Technology has transformed the entire process of teaching and learning at Read School. It is a crucial component of every academic subject and is also taught as a subject in its own right. Most of our classrooms are equipped with electronic whiteboards, projectors and computers. We have two large state-of-the-art ICT suites and pupils may use the machines there and elsewhere for private study. All of our boarding houses are equipped with computers with access to the Internet.
All pupils are taught how to research safely on the Internet and evaluate sources. They are educated into the importance of evaluating the intellectual integrity of different sites, and why some apparently authoritative sites need to be treated with caution. Some sites that appear to be serious, impartial, historical sites, actually masquerade as sources of racism, homophobia or other propaganda. Some free, online encyclopaedias do not evaluate or screen the material posted on them.
Technology plays an enormously important part in the lives of all young people. Sophisticated games consoles and tablet computers, together with mobile phones provide unlimited access to the Internet, to SMS messages, to blogging (web logging) services (like Twitter), to Skype (video calls via web cameras built into computers, phones and PSPs), to wikis (collaborative web pages), chat rooms, social networking sites (such as Instagram, Facebook and Snapchat) and video sharing sites (such as YouTube).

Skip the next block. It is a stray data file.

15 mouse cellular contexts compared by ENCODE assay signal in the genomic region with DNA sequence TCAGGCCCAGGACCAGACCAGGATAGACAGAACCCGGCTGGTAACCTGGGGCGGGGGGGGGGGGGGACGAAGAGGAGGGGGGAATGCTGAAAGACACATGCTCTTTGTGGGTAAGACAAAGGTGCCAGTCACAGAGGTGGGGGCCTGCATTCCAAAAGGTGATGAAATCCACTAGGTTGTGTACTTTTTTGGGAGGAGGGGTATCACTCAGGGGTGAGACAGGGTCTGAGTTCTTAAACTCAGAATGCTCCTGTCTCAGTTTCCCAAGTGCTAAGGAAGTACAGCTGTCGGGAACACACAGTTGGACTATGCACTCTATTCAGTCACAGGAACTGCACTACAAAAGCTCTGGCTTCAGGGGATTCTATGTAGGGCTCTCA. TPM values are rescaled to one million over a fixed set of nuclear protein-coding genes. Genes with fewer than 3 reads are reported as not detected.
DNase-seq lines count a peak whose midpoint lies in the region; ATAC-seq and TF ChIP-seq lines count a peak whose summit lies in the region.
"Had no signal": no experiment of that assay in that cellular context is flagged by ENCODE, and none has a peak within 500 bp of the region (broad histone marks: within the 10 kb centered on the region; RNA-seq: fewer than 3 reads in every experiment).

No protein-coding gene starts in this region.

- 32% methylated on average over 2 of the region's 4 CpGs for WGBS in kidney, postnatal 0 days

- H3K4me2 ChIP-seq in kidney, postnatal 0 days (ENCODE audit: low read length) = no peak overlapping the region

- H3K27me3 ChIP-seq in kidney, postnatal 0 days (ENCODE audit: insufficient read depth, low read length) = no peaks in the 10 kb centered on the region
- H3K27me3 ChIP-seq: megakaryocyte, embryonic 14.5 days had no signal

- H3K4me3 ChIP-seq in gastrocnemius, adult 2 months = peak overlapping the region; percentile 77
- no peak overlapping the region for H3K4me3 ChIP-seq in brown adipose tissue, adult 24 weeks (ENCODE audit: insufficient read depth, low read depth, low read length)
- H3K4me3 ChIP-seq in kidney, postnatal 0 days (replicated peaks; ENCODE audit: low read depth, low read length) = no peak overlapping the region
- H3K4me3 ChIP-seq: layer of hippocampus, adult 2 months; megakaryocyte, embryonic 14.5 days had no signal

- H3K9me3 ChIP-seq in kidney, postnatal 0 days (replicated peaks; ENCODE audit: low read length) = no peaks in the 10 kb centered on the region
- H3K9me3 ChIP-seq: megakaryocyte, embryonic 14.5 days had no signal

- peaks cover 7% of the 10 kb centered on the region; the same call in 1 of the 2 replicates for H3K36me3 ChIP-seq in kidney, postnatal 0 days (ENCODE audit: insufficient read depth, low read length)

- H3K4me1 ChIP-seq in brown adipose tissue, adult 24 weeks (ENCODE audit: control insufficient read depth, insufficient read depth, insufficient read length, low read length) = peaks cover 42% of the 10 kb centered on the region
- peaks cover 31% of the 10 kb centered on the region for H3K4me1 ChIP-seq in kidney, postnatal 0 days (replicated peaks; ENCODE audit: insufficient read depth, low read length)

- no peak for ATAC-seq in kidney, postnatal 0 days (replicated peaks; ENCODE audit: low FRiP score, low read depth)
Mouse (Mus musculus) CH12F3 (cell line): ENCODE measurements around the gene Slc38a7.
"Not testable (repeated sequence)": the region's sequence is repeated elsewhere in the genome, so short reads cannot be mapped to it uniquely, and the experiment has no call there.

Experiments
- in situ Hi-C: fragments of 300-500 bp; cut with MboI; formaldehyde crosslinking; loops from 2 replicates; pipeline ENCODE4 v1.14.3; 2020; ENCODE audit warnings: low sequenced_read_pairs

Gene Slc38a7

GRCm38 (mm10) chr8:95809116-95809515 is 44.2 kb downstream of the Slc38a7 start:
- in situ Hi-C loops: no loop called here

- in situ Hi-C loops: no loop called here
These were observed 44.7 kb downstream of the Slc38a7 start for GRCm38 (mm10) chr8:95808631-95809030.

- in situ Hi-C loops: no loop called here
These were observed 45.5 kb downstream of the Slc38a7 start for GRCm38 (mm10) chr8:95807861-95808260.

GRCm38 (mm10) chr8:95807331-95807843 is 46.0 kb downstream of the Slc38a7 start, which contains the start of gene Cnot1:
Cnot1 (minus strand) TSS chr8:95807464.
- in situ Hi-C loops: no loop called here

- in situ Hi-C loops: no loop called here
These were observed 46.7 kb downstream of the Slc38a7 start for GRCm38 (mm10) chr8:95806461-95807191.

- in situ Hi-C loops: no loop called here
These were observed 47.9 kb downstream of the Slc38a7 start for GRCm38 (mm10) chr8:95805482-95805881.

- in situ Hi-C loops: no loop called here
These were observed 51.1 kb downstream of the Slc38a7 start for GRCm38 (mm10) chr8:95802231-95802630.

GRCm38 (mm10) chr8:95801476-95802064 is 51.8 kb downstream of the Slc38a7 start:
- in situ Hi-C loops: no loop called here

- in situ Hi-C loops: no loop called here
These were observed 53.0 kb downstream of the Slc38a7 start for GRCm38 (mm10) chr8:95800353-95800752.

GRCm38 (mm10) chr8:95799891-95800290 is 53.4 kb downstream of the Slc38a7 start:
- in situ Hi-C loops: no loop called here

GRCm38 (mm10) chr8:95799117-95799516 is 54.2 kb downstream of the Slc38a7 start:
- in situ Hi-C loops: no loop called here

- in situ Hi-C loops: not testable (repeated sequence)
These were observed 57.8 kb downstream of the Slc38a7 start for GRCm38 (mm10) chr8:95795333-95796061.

This communications revolution gives young people unrivalled opportunities. It also brings risks. It is an important part of our role at Read School to teach pupils how to stay safe in this environment and how to avoid making themselves vulnerable to a range of risks, including identity theft, bullying, harassment, grooming, stalking, radicalisation and abuse. They also need to learn how to avoid the risk of exposing themselves to subsequent embarrassment. The safety of our pupils is paramount, and we educate them all at an age appropriate level, so that technology is a friend, not foe.